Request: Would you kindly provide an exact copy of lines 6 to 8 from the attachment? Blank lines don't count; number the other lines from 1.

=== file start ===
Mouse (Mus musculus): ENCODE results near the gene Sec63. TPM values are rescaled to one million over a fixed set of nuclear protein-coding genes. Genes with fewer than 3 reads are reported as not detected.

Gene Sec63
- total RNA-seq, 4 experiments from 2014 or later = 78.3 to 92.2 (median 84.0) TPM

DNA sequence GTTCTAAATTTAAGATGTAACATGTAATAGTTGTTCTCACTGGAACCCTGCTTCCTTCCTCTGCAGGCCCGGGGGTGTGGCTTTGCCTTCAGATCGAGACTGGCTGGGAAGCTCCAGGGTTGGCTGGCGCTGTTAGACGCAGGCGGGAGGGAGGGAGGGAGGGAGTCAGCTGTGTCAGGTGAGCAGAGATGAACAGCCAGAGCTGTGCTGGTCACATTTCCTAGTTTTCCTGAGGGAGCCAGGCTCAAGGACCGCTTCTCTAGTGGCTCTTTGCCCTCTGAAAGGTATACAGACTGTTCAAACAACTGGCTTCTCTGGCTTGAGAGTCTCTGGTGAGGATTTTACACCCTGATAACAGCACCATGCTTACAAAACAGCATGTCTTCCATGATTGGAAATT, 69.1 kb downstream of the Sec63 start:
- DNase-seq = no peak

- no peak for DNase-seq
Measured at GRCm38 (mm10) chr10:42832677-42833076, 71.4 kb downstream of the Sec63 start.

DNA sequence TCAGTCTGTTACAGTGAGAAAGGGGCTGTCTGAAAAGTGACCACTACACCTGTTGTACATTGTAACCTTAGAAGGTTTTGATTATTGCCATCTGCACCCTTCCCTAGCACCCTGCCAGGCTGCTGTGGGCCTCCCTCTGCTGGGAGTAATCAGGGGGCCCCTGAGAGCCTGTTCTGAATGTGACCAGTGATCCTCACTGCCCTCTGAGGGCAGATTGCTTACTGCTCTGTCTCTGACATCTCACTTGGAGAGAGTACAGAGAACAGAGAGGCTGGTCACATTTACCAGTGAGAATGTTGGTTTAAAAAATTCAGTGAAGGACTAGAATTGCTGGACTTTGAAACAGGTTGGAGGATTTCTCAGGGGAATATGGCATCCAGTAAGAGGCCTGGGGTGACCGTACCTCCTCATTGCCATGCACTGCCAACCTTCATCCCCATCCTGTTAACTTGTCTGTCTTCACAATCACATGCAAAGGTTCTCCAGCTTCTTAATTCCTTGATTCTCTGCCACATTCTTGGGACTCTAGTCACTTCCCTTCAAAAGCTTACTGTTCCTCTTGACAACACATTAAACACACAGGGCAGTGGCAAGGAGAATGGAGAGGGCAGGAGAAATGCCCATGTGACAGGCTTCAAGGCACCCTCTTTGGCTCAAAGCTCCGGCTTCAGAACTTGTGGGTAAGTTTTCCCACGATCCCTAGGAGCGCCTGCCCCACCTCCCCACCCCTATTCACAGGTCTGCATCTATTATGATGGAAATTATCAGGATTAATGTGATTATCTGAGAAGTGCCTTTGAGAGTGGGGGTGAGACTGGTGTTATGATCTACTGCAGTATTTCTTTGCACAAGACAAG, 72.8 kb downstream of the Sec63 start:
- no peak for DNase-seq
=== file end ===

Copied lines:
- no peak for DNase-seq
Measured at GRCm38 (mm10) chr10:42832677-42833076, 71.4 kb downstream of the Sec63 start.

DNA sequence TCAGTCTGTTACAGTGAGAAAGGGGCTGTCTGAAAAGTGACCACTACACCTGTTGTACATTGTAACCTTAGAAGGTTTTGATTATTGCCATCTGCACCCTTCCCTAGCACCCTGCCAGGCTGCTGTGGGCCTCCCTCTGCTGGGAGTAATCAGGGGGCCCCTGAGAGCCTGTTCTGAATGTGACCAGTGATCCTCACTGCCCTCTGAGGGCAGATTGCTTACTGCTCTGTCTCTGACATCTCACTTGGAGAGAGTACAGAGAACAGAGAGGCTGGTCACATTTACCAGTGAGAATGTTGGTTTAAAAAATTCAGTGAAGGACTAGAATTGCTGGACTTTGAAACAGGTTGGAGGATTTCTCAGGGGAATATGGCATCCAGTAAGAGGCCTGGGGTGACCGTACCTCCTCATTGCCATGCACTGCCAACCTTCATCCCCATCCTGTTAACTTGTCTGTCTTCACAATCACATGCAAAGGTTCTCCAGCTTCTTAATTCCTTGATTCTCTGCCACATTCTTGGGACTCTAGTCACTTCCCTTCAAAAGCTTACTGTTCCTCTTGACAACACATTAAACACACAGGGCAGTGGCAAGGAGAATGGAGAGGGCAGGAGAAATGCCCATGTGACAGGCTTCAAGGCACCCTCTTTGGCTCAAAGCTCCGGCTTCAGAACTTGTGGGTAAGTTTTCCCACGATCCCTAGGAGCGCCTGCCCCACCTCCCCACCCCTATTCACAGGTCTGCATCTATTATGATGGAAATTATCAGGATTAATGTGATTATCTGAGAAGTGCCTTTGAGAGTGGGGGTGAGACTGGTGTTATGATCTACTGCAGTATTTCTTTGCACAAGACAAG, 72.8 kb downstream of the Sec63 start: